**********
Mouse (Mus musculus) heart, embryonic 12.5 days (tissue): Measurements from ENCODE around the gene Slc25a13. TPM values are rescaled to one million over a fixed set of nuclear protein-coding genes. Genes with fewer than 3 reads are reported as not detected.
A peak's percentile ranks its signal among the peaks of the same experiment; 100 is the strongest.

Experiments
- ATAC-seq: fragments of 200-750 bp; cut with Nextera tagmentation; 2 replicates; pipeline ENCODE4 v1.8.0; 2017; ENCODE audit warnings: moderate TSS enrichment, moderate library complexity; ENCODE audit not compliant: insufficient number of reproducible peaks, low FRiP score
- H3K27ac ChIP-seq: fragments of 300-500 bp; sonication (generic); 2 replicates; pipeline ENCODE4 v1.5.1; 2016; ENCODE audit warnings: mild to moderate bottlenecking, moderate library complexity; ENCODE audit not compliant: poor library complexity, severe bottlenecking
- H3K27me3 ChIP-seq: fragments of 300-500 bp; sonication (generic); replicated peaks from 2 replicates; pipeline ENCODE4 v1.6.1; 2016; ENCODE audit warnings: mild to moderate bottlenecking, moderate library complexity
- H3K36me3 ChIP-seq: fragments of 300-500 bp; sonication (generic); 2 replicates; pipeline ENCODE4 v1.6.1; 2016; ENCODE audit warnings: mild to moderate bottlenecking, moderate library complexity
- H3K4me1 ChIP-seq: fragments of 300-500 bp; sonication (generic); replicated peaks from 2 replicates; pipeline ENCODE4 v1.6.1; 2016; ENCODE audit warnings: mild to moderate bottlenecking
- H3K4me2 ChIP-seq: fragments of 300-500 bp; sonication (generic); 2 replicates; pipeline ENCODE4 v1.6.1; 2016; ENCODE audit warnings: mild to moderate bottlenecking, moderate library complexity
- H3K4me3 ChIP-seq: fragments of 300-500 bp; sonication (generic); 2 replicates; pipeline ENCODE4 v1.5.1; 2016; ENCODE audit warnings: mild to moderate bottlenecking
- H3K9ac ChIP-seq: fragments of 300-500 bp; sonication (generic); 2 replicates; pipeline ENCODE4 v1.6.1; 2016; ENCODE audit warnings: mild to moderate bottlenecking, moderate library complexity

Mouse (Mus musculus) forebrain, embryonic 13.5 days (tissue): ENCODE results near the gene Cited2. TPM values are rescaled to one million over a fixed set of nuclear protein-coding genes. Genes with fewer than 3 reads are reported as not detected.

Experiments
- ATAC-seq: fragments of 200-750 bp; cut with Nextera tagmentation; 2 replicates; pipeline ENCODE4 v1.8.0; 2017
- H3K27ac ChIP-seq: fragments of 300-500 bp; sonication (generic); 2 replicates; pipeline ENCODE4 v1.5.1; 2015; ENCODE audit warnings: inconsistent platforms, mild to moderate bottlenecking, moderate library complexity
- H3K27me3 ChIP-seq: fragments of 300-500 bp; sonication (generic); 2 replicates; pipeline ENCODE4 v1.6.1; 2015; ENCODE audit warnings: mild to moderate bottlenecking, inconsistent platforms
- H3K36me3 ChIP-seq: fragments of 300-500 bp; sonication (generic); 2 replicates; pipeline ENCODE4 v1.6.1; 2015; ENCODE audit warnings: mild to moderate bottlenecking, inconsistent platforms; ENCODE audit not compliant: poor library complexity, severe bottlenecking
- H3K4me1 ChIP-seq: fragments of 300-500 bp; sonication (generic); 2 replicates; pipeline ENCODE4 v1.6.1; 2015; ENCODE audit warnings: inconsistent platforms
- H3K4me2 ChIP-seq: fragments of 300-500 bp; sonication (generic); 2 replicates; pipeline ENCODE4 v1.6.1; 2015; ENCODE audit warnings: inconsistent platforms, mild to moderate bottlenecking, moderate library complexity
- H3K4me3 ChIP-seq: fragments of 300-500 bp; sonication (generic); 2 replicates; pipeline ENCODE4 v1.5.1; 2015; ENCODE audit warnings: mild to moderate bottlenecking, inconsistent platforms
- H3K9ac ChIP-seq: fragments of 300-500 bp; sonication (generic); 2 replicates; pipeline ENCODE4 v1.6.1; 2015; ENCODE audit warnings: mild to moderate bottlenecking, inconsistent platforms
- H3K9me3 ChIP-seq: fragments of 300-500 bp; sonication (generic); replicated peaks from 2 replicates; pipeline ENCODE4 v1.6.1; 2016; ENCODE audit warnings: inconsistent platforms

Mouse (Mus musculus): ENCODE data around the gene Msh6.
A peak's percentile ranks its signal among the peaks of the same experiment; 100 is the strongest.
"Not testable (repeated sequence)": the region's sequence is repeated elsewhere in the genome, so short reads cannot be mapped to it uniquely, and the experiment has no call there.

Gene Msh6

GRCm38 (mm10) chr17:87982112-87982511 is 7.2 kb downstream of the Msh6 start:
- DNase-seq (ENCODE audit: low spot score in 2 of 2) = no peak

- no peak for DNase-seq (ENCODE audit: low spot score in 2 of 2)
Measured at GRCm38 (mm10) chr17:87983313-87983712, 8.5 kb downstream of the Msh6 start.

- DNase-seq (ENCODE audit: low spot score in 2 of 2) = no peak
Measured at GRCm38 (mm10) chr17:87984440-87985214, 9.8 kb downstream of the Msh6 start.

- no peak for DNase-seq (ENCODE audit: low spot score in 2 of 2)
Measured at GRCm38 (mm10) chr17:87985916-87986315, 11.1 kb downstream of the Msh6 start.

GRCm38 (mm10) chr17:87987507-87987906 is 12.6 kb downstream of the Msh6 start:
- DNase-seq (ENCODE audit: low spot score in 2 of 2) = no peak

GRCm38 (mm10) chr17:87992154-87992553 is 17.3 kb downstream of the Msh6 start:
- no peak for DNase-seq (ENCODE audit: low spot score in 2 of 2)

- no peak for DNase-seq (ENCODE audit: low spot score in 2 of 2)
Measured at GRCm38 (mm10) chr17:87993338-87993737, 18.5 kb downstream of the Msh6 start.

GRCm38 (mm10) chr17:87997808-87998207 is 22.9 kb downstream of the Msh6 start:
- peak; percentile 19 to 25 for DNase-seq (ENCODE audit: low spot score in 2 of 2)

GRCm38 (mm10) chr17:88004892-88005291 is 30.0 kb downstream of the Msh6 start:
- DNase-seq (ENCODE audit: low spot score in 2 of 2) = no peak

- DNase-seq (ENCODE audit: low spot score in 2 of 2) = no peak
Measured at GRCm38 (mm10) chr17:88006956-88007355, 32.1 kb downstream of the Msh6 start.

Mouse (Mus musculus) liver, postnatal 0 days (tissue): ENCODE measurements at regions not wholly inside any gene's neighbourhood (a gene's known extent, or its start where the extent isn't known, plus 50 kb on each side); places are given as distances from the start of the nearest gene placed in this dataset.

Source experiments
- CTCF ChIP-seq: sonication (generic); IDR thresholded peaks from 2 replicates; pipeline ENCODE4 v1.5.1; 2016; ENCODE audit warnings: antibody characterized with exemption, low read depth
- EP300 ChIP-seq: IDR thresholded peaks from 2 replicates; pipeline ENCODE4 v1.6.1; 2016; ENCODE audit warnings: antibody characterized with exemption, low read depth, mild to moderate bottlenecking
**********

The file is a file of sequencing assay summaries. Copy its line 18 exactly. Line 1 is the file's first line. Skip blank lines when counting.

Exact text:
- H3K4me1 ChIP-seq: fragments of 300-500 bp; sonication (generic); 2 replicates; pipeline ENCODE4 v1.6.1; 2015; ENCODE audit warnings: inconsistent platforms